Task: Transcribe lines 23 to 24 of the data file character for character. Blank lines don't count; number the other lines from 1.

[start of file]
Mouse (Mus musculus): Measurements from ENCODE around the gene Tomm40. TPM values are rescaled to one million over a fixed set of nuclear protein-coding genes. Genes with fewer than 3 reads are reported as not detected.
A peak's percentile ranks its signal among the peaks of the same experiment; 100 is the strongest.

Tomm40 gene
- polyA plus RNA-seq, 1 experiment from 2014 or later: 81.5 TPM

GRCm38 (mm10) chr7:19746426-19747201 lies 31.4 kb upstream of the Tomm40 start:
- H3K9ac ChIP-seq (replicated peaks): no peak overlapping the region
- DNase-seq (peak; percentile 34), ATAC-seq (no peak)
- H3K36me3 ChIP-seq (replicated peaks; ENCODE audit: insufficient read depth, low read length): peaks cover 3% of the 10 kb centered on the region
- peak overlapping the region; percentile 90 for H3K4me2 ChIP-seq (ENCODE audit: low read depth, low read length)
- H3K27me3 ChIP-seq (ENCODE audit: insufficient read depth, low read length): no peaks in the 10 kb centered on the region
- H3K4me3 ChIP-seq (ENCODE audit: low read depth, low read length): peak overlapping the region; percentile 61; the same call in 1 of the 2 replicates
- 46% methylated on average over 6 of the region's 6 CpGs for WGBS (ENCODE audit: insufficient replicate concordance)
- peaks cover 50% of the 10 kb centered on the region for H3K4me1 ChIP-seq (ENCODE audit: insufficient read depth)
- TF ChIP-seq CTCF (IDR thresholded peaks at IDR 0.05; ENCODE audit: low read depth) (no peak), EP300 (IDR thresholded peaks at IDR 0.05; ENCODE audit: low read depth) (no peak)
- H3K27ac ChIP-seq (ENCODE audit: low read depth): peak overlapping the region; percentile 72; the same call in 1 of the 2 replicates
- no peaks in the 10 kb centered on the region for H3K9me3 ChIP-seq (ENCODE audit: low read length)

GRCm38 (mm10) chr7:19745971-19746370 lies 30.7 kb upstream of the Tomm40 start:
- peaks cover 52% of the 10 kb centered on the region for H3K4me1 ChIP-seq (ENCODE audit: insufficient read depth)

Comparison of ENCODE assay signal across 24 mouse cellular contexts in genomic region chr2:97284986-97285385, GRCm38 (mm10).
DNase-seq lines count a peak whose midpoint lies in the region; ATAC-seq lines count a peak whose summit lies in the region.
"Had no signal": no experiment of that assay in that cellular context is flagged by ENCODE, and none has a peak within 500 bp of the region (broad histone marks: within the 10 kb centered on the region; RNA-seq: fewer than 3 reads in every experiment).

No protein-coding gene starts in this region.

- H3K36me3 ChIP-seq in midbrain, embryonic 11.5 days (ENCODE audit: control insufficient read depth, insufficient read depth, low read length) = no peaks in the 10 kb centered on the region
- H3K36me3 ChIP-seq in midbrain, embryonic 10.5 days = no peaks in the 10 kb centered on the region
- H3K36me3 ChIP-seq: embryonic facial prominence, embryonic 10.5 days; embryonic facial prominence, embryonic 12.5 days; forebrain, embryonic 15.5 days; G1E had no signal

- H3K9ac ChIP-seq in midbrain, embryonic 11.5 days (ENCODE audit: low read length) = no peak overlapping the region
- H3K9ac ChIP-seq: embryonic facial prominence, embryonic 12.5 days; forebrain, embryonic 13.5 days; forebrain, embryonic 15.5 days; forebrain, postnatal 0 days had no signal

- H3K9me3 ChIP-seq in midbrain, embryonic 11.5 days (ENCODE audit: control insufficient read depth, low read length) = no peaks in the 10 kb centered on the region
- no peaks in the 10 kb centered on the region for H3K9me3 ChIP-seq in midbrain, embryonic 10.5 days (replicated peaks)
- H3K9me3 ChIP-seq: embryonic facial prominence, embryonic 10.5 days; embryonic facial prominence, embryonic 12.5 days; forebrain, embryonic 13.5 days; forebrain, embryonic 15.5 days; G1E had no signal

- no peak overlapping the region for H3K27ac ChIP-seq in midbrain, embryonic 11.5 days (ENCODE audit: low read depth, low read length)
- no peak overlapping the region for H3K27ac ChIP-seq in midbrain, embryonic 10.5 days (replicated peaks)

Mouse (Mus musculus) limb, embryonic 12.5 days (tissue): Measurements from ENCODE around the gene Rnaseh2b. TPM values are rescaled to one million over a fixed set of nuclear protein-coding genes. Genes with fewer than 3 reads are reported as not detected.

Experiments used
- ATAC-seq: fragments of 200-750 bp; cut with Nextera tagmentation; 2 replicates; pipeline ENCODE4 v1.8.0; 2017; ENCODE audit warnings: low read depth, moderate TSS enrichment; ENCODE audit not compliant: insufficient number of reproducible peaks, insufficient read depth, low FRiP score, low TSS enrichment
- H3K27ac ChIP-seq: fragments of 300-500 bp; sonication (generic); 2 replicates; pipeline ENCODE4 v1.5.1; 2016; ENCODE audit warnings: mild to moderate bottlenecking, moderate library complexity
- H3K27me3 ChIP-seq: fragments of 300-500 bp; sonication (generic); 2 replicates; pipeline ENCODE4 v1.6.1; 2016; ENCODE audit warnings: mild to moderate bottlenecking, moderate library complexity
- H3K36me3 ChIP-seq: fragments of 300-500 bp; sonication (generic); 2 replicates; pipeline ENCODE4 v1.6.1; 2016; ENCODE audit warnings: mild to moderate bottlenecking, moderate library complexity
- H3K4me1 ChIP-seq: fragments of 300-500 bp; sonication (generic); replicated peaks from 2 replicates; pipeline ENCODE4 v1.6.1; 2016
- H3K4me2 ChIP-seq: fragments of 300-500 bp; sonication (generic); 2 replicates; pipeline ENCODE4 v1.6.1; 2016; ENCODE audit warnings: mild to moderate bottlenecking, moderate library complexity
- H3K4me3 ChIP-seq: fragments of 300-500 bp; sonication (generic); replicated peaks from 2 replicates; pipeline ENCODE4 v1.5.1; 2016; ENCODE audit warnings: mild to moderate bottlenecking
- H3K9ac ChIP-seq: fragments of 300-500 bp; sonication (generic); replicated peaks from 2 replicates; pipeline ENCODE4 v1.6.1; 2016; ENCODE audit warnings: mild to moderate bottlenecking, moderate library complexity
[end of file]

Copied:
- H3K36me3 ChIP-seq in midbrain, embryonic 11.5 days (ENCODE audit: control insufficient read depth, insufficient read depth, low read length) = no peaks in the 10 kb centered on the region
- H3K36me3 ChIP-seq in midbrain, embryonic 10.5 days = no peaks in the 10 kb centered on the region